“This new petascale system will enable Rensselaer researchers to easily explore and analyze massive amounts of data empowering discovery and creating new opportunities for breakthroughs,” said John E. Kelly III, senior vice president and director of IBM Research, who was recently elected a member for the National Academy of Engineering for his extraordinary contributions to the United States semiconductor industry. “Together, Rensselaer and IBM are strengthening our commitment to leading at the critical intersection of Big Data, high performance computing, and the new era of cognitive systems.”

“If every person in the world performed one simple mathematical calculation per second continuously without sleep or any breaks, it would take the whole of humanity nearly two days to compute what AMOS could do in a single second,” said Christopher Carothers, director of CCI and a professor in the Department of Computer Science at Rensselaer. “It is such an exciting time to be at Rensselaer. By entering the petascale with AMOS, we are better positioned than ever before to change the world.”

AMOS is a critical cornerstone of the Rensselaer Institute for Data Exploration and Applications—known as The Rensselaer IDEA—which serves as a hub for Rensselaer faculty, staff, and students engaged in data-driven discovery and innovation. The institute is anchored in the strength of Rensselaer in six primary areas: high performance computing, web science, data science, network science, cognitive computing, and immersive technologies.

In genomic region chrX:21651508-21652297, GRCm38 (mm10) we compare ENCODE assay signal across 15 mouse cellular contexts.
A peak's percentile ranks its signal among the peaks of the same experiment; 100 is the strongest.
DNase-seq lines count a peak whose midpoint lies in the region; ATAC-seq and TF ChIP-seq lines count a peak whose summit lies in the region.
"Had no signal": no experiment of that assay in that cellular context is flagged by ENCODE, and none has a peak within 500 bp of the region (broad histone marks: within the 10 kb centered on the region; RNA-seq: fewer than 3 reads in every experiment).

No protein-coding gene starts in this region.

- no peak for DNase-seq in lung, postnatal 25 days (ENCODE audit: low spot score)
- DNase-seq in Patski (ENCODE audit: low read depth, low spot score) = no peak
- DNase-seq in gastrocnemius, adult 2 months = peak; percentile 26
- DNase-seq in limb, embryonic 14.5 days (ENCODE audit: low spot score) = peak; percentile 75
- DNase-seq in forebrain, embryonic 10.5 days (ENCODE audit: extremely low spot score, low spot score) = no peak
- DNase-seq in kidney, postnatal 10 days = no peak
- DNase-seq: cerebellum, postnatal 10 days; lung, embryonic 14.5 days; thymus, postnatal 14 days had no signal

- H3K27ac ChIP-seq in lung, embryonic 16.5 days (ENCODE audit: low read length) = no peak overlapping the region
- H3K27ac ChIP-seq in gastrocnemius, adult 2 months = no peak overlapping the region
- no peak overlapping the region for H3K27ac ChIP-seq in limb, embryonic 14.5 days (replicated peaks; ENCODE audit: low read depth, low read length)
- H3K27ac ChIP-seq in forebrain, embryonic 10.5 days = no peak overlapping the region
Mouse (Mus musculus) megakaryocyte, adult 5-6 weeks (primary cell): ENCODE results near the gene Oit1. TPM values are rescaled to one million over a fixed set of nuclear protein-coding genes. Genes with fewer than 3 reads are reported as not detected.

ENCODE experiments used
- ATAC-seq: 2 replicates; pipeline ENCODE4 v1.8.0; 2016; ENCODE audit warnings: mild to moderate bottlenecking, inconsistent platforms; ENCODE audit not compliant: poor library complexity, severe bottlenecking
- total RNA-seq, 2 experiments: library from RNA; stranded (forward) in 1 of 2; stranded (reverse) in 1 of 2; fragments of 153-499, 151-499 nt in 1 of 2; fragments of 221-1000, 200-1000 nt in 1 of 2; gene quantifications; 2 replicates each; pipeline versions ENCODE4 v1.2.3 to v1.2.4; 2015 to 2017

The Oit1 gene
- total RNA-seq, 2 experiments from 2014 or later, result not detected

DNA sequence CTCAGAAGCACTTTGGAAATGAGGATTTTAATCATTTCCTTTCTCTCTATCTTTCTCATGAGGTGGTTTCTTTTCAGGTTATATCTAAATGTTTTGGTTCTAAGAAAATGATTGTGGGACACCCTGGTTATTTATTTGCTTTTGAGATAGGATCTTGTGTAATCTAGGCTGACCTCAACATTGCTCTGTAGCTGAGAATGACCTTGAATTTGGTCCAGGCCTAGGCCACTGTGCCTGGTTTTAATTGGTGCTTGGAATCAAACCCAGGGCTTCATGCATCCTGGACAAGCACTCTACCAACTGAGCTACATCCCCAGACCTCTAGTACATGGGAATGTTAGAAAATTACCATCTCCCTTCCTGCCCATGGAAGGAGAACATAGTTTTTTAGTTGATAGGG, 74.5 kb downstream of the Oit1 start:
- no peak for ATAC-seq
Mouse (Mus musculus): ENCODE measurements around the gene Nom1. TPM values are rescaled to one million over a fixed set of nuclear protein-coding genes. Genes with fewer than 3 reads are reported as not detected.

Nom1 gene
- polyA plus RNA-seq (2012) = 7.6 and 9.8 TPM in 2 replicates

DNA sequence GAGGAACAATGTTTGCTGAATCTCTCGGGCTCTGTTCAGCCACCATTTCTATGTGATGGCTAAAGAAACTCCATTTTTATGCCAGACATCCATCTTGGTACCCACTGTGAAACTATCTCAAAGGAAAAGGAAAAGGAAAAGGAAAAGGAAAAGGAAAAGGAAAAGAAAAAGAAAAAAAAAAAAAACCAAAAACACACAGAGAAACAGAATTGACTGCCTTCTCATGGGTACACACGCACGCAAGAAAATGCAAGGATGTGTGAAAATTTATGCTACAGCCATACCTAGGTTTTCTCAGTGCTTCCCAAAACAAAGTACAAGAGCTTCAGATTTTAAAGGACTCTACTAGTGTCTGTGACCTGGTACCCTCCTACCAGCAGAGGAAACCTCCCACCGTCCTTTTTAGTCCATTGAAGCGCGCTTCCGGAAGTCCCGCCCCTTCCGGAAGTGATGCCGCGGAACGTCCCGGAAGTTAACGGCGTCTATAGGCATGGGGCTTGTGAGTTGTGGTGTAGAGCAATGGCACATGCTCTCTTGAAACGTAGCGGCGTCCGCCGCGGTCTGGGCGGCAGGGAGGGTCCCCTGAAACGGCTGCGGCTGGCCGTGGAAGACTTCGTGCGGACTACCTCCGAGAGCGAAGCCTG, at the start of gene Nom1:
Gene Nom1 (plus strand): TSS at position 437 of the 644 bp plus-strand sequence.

Working across disciplines and sectors, The Rensselaer IDEA empowers students and researchers with new tools and technologies to access, aggregate, and analyze data from multiple sources and in multiple formats. Related projects and programs span the entire spectrum of high-impact global challenges and opportunities, including basic research, environment and energy, water resources, health care and biomedicine, business and finance, public policy, and national security.

The Rensselaer IDEA connects three of the university’s critical research platforms: the CCI supercomputing center (AMOS and Watson at Rensselaer), the Curtis R. Priem Experimental Media and Performing Arts Center, and the Center for Biotechnology and Interdisciplinary Studies.

Rensselaer Polytechnic Institute, founded in 1824, is the nation’s oldest technological research university. The university offers bachelor’s, master’s, and doctoral degrees in engineering, the sciences, information technology, architecture, management, and the humanities and social sciences. Institute programs serve undergraduates, graduate students, and working professionals around the world.


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About Rensselaer Polytechnic Institute

Founded in 1824, Rensselaer Polytechnic Institute is America’s first technological research university. Rensselaer encompasses five schools, over 30 research centers, more than 140 academic programs including 25 new programs, and a dynamic community made up of over 6,800 students and 104,000 living alumni. Rensselaer faculty and alumni include upwards of 155 National Academy members, six members of the National Inventors Hall of Fame, six National Medal of Technology winners, five National Medal of Science winners, and a Nobel Prize winner in Physics. With nearly 200 years of experience advancing scientific and technological knowledge, Rensselaer remains focused on addressing global challenges with a spirit of ingenuity and collaboration. To learn more, please visit